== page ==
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Mandatory Fields
Finnegan N.
'En un país como éste': Contesting the Nation, resisting modernity in Demasiado amor by Sara Sefchovich
Optional Fields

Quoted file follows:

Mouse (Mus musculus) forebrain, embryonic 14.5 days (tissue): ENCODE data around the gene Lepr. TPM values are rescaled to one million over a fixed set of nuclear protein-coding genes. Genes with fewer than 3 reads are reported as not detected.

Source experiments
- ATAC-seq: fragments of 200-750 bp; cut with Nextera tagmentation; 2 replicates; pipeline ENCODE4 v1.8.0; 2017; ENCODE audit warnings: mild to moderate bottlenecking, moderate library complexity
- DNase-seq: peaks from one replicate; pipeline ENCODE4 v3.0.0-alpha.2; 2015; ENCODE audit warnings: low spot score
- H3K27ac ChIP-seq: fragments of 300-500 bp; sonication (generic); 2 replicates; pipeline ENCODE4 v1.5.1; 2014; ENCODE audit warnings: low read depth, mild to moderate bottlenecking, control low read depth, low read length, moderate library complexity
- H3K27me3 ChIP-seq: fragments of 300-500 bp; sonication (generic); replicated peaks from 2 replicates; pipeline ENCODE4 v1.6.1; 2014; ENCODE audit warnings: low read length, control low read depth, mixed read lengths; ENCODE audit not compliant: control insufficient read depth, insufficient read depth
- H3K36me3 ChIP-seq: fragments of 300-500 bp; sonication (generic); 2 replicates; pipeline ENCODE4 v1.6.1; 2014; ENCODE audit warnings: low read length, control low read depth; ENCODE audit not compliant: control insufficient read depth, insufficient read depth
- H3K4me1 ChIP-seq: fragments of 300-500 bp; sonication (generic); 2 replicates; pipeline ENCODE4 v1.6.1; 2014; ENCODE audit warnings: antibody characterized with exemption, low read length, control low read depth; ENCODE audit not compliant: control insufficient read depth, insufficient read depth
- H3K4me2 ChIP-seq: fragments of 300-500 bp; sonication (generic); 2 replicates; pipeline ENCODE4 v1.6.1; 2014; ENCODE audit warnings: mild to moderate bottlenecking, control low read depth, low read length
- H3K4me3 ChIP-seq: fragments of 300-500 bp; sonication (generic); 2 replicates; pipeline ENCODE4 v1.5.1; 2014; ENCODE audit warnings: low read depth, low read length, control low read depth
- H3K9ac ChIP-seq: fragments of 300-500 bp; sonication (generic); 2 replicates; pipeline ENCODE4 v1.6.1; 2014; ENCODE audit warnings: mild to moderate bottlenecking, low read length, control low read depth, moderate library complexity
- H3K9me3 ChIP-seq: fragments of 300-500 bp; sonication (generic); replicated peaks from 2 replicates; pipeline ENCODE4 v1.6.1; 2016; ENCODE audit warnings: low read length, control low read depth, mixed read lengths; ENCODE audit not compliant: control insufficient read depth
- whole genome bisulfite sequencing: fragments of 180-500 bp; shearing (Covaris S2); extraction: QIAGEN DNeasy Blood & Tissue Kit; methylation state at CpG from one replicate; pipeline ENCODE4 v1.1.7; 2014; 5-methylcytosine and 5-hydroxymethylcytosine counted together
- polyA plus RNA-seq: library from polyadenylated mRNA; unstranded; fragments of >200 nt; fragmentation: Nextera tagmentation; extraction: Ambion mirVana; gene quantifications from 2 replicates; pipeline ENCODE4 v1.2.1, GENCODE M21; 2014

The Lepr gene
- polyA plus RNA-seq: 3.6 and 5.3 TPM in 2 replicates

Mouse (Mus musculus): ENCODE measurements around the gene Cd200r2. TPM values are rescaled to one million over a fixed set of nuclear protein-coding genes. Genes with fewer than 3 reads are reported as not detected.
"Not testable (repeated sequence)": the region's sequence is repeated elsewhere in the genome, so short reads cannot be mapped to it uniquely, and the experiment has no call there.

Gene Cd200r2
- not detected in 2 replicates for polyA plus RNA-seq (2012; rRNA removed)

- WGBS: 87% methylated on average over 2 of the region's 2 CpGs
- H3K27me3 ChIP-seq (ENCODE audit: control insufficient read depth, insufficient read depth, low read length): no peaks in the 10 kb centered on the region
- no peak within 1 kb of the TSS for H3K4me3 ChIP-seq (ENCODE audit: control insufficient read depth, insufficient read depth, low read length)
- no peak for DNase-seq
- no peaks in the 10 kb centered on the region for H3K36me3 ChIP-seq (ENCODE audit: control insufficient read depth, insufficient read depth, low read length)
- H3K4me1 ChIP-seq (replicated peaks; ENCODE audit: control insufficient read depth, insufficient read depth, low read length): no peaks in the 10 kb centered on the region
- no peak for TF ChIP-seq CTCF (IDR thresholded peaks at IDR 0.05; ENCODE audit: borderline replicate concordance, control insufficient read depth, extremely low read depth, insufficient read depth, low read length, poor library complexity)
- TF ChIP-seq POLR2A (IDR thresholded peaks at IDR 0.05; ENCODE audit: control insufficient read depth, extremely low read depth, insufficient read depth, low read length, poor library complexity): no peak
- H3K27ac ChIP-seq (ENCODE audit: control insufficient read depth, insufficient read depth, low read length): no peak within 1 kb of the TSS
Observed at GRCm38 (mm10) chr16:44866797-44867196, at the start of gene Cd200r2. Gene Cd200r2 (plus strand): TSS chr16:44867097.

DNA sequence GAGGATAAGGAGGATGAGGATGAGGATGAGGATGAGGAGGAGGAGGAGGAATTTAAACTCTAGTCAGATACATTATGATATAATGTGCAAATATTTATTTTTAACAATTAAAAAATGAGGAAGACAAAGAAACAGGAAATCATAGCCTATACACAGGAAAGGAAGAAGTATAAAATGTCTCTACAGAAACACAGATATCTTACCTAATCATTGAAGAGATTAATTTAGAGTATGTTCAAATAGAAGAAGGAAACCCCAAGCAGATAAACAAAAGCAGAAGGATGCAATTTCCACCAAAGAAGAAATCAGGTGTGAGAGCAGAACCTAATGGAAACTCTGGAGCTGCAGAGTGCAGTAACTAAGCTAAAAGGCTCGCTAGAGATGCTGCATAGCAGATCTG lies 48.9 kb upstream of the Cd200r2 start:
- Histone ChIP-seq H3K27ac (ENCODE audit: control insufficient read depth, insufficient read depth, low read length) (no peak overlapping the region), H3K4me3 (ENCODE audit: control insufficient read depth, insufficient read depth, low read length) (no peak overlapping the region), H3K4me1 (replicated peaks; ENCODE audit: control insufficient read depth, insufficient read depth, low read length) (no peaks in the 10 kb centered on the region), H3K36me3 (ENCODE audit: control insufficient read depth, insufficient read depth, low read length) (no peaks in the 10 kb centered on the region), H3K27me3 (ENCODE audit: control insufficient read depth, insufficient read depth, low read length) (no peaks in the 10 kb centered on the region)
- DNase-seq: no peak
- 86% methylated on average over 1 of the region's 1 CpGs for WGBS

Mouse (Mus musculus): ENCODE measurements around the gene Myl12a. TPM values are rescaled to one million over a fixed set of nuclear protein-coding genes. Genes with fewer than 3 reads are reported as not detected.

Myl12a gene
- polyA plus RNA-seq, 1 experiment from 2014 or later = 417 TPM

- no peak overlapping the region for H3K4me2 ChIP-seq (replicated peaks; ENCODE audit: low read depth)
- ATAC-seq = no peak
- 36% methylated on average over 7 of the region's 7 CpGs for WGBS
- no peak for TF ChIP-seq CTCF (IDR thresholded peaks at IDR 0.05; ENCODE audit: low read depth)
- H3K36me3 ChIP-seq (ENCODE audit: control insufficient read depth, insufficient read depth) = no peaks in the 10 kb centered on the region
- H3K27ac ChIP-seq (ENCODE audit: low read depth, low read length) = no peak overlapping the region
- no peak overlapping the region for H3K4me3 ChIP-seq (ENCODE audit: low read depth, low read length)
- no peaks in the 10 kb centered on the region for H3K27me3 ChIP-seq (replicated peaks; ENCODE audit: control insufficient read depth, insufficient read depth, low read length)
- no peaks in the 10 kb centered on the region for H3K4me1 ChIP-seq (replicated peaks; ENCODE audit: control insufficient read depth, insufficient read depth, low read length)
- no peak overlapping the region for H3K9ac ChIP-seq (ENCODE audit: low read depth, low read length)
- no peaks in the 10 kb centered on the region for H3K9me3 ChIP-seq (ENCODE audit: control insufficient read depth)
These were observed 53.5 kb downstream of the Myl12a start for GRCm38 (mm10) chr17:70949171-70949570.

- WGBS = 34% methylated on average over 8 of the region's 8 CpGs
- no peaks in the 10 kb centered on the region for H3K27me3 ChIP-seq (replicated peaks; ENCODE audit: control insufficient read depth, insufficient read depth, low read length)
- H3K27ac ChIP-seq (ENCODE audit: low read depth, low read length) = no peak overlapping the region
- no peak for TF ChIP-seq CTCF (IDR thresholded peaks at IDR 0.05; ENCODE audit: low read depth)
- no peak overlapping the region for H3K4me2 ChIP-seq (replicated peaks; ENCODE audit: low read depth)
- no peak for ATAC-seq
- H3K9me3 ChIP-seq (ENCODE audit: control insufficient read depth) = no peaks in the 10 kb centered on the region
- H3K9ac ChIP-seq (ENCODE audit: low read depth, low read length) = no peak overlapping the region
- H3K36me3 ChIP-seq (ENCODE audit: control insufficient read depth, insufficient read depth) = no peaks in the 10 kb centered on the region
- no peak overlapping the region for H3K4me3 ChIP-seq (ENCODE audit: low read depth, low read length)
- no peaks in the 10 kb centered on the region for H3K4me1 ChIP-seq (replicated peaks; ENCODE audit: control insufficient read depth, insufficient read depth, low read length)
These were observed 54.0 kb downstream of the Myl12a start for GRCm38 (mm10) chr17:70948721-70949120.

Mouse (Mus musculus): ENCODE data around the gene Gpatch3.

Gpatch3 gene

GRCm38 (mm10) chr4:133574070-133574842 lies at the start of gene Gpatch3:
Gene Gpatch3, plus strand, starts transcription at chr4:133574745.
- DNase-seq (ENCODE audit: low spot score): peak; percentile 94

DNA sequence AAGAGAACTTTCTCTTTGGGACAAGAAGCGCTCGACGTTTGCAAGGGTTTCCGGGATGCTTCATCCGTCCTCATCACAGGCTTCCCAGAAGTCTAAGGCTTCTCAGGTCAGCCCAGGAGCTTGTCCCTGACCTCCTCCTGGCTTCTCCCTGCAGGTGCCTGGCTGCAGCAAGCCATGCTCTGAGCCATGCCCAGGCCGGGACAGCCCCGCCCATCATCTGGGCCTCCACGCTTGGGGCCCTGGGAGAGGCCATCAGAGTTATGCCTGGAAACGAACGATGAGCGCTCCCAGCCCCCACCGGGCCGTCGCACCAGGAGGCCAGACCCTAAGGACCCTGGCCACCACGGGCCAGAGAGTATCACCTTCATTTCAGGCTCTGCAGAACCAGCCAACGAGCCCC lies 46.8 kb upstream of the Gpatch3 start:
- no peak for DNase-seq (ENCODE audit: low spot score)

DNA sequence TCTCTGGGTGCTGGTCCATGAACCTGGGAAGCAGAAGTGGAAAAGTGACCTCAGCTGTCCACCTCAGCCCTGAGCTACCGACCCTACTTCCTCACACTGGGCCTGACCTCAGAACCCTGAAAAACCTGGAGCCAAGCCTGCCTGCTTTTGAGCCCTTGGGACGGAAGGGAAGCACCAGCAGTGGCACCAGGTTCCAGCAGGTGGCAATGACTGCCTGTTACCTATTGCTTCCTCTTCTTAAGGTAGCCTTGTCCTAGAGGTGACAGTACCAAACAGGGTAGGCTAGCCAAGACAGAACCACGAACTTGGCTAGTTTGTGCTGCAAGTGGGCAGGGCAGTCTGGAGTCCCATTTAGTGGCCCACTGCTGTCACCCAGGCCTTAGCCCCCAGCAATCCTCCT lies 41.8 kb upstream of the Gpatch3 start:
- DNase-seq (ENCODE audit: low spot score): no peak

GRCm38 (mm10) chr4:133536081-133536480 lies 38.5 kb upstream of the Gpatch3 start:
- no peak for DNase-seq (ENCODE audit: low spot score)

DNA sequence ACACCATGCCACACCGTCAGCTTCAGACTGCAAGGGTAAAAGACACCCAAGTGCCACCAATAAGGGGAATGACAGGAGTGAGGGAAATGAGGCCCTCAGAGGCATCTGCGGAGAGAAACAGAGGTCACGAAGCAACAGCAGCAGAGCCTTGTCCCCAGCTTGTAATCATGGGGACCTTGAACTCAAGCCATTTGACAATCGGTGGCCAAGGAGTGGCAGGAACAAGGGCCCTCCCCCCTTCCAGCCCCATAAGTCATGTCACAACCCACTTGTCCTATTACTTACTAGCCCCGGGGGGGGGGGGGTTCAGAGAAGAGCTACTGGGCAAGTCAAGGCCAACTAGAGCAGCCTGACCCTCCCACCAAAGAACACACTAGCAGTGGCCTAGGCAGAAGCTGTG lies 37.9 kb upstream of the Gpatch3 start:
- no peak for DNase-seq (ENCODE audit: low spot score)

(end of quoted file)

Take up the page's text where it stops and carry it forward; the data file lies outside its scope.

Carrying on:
It is now widely accepted that the oil scare followed by the devaluation of the peso in 1982 triggered an unprecedented political, economic and social crisis that had ramifications across civil society in Mexico, This led, as Roger Bartra asserts, to serious splits and shifts within the unity of the 'revolutionary family'. It is out of these splits and shifts that women's voices begin to emerge in the cultural arena in Mexico. Clearly this is not the flrst instance of cultural production by women in Mexico but it is the first time that they are positioned as both substantive producers and consumers of culture, They are, therefore, deeply implicated in the modernization project of that decade which in turn leads to an ambivalence in the nature of their voice, a new freedom that is enabled and empowered through forces that were also in many cases, deeply repressive, It is this ambivalence that haunts the pages of Sara Sefchovich's best-selling novel, Demasiado amor (1990), and it is the nature of the ambivalent relationship to the nation in particular that I would like to explore in this article. In my view, the text constitutes what Homi Bhabha terms a 'counter-narrative of the nation', staging an attack on the totalising narrative of modernity and thus contesting the limits of the modernizing project.
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